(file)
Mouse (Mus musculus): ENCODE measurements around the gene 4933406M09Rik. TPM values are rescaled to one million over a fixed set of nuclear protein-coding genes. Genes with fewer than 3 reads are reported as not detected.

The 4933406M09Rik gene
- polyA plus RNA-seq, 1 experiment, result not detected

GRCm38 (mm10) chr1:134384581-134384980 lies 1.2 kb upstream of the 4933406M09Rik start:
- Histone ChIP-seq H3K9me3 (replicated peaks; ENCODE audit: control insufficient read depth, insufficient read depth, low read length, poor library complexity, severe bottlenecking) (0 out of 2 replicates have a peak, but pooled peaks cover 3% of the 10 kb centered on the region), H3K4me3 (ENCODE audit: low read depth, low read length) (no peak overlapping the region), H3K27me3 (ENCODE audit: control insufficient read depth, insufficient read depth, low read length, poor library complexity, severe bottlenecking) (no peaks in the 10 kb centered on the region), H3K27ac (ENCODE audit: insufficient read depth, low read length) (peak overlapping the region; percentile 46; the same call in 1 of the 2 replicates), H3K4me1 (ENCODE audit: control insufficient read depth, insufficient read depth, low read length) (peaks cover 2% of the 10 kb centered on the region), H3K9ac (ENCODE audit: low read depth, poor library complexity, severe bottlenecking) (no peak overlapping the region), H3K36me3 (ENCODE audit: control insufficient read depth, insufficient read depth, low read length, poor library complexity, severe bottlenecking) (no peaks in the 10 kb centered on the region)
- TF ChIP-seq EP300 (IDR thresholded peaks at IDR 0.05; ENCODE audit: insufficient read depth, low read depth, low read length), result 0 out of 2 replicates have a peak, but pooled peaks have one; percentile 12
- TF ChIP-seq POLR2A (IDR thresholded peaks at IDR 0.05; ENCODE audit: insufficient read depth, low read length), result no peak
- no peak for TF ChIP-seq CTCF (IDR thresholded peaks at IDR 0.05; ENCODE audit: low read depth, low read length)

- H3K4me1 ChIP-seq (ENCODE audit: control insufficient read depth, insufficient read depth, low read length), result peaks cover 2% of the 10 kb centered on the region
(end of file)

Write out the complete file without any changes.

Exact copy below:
Mouse (Mus musculus): ENCODE measurements around the gene 4933406M09Rik. TPM values are rescaled to one million over a fixed set of nuclear protein-coding genes. Genes with fewer than 3 reads are reported as not detected.

The 4933406M09Rik gene
- polyA plus RNA-seq, 1 experiment, result not detected

GRCm38 (mm10) chr1:134384581-134384980 lies 1.2 kb upstream of the 4933406M09Rik start:
- Histone ChIP-seq H3K9me3 (replicated peaks; ENCODE audit: control insufficient read depth, insufficient read depth, low read length, poor library complexity, severe bottlenecking) (0 out of 2 replicates have a peak, but pooled peaks cover 3% of the 10 kb centered on the region), H3K4me3 (ENCODE audit: low read depth, low read length) (no peak overlapping the region), H3K27me3 (ENCODE audit: control insufficient read depth, insufficient read depth, low read length, poor library complexity, severe bottlenecking) (no peaks in the 10 kb centered on the region), H3K27ac (ENCODE audit: insufficient read depth, low read length) (peak overlapping the region; percentile 46; the same call in 1 of the 2 replicates), H3K4me1 (ENCODE audit: control insufficient read depth, insufficient read depth, low read length) (peaks cover 2% of the 10 kb centered on the region), H3K9ac (ENCODE audit: low read depth, poor library complexity, severe bottlenecking) (no peak overlapping the region), H3K36me3 (ENCODE audit: control insufficient read depth, insufficient read depth, low read length, poor library complexity, severe bottlenecking) (no peaks in the 10 kb centered on the region)
- TF ChIP-seq EP300 (IDR thresholded peaks at IDR 0.05; ENCODE audit: insufficient read depth, low read depth, low read length), result 0 out of 2 replicates have a peak, but pooled peaks have one; percentile 12
- TF ChIP-seq POLR2A (IDR thresholded peaks at IDR 0.05; ENCODE audit: insufficient read depth, low read length), result no peak
- no peak for TF ChIP-seq CTCF (IDR thresholded peaks at IDR 0.05; ENCODE audit: low read depth, low read length)

- H3K4me1 ChIP-seq (ENCODE audit: control insufficient read depth, insufficient read depth, low read length), result peaks cover 2% of the 10 kb centered on the region